PSA (Mudan Pi), belonging to the Paeoniaceae family, is an important traditional Chinese medicine used in many traditional prescriptions. An increasing number of studies showed that extracts of PSA possessed a large cohort of pharmacological functions such as anti-inflammation, anti-oxidation, anti-tumour and bacteriocidal functions [2528]. However, the mechanisms behind the anti-inflammation effects are largely unknown owing to the absence of an effective tracking approach.

Tannins are water-soluble polyphenols, which present in many Chinese herbs and plant foods, which possess many bioactivities, such as antimicrobial, anticarcinogenic, antimutagenic, etc. In our previous experiments, we found that tannins from Radix Paeoniae Rubra bound greatly to lipid A and were anti-LPS in vivo and in vitro. However, this was restricted in clinical applications owing to a property of protein precipitation by intravenous administration. Herein, we first removed tannins of 12 Chinese herbs by adding excessive gelatine, and then co-incubated with the indicated LPS concentration. Finally, we tested the lipid A-binding abilities of each aqueous extraction. Our results demonstrated that the non-tannic aqueous extract from PSA bound greatly to lipid A after consumption with LPS. These findings suggest that PSA may possess abundant anti-LPS components among 12 Chinese herbs.

In order to investigate further the anti-LPS characteristics of PSA, we isolated the non-tannic aqueous extraction by affinity biosensor, polyamide chromatography and IEC–HPLC. Finally, we got a high-binding lipid A fraction from PSA (namely PSA-I-3) and tested the anti-sepsis activities in vivo and in vitro. Our results showed that PSA-I-3 could increase the survival of mice by lethal-dose LPS and heat-killed E. coli in vivo and inhibit significantly the TNFα release from LPS-stimulated RAW264.7 cells in vitro. However, PSA-I-3 could not arrest the lysis of Limulus amoebocytes by LPS. Instead, it enhanced LAL in spite of binding highly to lipid A The underlying mechanism is unclear, but we think that it is perhaps related to the purity of PSA-3. In conclusion, our results showed that PSA-3 possessed a potential anti-sepsis ability, and it is necessary to further investigate its bioactivities in the future.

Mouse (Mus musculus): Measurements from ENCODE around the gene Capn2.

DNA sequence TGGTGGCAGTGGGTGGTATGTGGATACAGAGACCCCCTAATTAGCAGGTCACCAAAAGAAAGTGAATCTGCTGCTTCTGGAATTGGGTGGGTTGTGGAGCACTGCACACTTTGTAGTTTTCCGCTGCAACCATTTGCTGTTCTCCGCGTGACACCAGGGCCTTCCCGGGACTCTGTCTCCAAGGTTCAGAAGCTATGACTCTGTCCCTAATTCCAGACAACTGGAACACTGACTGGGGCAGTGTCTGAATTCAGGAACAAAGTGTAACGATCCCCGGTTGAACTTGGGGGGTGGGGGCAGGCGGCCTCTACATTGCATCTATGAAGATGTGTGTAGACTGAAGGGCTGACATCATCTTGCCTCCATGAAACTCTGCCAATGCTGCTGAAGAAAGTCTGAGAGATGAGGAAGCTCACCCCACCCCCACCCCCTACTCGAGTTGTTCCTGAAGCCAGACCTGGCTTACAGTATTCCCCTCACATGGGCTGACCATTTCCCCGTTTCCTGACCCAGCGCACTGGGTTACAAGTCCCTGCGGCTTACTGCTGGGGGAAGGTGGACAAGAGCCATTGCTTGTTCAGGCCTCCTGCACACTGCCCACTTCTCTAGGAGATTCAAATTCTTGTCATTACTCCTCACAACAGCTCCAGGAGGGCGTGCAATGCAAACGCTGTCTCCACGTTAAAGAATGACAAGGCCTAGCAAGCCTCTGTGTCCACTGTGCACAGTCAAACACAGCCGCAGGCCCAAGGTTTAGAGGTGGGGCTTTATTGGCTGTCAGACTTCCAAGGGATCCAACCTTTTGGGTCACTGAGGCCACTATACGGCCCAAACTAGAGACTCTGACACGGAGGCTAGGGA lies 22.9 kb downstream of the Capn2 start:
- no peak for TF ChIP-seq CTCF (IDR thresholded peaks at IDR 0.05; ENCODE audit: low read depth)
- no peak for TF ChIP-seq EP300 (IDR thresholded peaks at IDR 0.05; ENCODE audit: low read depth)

Abbreviations

     
  • CFU

    colony-forming units

  •  
  • DMEM

    Dulbecco’s modified Eagle’s medium

  •  
  • KM

    KunMing

  •  
  • LAL

    Limulus amoebocyte lysate

  •  
  • LB

    Luria–Bertani

  •  
  • LPS

    lipopolysaccharide

  •  
  • NS

    normal saline

  •  
  • OG

    n-octyl β-D-glucopyranoside

  •  
  • PMB

    polymyxin B

  •  
  • PSA

    Paeonia suffruticosa Andr

  •  
  • SIRS

    systemic inflammatory response syndrome

  •  
  • SPF

    specific pathogen free

  •  
  • TNFα

    tumour necrosis factor α

AUTHOR CONTRIBUTION

Yiguo Chen, Jie Yao, Nin Wang and Dongneng Jiang performed the research. Jiang Zheng designed the research. Jie Yao and Yiguo Chen wrote the paper.

FUNDING

This work was supported by the National Nature Scientific Foundation of China [grant numbers 81000225 and 81071537].

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Author notes

1

These authors contributed equally to this work.

2

Present address: The Clinical Medical Laboratories of People's Hospital of Jiangxi Province, Nanchang, Jiangxi, People's Republic of China.